• 29.
    Holmgren, Per
    et al.
    Umeå University, Faculty of Science and Technology, Department of Applied Physics and Electronics.
    Broström, Markus
    Umeå University, Faculty of Science and Technology, Department of Applied Physics and Electronics.
    Backman, Rainer
    Umeå University, Faculty of Science and Technology, Department of Applied Physics and Electronics.
    Slag Formation during Entrained Flow Gasification: Silicon Rich Grass Fuel with KHCO3 Additive2018In: Energy & Fuels, ISSN 0887-0624, E-ISSN 1520-5029Article in journal (Refereed)
    Abstract [en]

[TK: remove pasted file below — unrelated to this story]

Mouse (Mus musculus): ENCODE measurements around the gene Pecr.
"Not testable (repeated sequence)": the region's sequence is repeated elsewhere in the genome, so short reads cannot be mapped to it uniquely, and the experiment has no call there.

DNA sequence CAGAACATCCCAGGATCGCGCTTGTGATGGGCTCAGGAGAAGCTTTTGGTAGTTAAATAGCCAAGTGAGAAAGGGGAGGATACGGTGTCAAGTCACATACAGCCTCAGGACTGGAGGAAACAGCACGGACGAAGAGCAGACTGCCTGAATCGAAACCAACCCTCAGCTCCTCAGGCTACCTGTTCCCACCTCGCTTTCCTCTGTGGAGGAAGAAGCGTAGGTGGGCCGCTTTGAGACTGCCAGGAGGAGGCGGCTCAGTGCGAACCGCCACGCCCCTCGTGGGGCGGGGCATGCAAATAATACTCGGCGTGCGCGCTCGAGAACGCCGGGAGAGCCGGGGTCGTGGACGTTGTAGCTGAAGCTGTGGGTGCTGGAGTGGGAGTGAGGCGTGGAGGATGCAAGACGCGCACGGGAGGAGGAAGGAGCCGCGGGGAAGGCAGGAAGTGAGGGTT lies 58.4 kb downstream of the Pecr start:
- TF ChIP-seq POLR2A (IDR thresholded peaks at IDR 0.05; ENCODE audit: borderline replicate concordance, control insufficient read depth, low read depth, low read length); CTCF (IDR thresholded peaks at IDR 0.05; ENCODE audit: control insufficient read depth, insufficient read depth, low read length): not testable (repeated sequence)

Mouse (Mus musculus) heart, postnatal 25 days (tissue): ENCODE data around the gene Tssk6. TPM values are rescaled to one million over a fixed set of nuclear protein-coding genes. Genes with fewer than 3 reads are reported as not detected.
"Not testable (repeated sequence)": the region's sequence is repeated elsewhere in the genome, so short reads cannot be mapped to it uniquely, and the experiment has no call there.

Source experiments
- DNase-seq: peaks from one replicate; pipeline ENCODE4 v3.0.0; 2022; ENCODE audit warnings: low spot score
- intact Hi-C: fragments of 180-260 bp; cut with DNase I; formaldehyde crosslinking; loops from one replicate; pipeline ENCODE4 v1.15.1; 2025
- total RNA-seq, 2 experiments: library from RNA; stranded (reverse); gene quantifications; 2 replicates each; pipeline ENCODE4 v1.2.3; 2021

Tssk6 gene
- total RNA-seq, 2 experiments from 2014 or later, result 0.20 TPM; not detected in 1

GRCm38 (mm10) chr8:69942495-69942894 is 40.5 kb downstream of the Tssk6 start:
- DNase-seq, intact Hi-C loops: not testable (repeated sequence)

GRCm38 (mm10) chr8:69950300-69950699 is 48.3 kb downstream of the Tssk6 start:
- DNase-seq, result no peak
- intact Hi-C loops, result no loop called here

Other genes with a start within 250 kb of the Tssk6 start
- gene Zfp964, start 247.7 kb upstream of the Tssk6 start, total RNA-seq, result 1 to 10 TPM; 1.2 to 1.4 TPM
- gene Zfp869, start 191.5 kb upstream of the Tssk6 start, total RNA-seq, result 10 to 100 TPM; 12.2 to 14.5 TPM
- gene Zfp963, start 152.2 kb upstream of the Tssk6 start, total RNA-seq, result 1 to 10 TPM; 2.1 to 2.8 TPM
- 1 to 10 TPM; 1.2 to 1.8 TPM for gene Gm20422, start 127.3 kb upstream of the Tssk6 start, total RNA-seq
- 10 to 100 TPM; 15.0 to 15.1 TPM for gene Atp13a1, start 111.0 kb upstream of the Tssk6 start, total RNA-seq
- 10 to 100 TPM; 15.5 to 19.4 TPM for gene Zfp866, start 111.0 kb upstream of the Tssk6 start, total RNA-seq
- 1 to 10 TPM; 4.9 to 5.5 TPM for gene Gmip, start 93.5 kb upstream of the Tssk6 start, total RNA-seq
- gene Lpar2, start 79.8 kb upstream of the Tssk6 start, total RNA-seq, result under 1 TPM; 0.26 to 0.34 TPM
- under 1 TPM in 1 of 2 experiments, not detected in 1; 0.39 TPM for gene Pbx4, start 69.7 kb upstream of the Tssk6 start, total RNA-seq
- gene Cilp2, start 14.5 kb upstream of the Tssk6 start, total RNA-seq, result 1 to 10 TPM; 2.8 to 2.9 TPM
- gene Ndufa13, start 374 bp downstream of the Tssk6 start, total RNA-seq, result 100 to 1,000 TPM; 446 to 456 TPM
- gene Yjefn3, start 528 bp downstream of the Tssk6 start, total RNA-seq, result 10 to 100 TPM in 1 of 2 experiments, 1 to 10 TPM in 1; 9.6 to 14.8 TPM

Prediction of ash particle adherence to walls, melting, and flow properties are important for successful operation of slagging entrained flow gasifiers. In the present study, silicon-rich reed canary grass was gasified at 1000 and 1200 °C with solid KHCO3 added at 0, 1, or 5 wt % to evaluate the impact and efficiency of the dry mixed additive on slag properties. The fuel particles collided with an angled flat impact probe inside the hot reactor, constructed to allow for particle image velocimetry close to the surface of the probe. Ash deposit layer buildup was studied in situ as well as ash particle shape, size, and velocity as they impacted on the probe surface. The ash deposits were analyzed using scanning electron microscopy–energy-dispersive X-ray spectroscopy, giving detailed information on morphology and elemental composition. Results were compared to thermodynamic equilibrium calculations for phase composition and viscosity. The experimental observations (slag melting, flow properties, and composition) were in good qualitative agreement with the theoretical predictions. Accordingly, at 1000 °C, no or partial melts were observed depending upon the potassium/silicon ratio; instead, high amounts of additive and a temperature of at least 1200 °C were needed to create a flowing melt.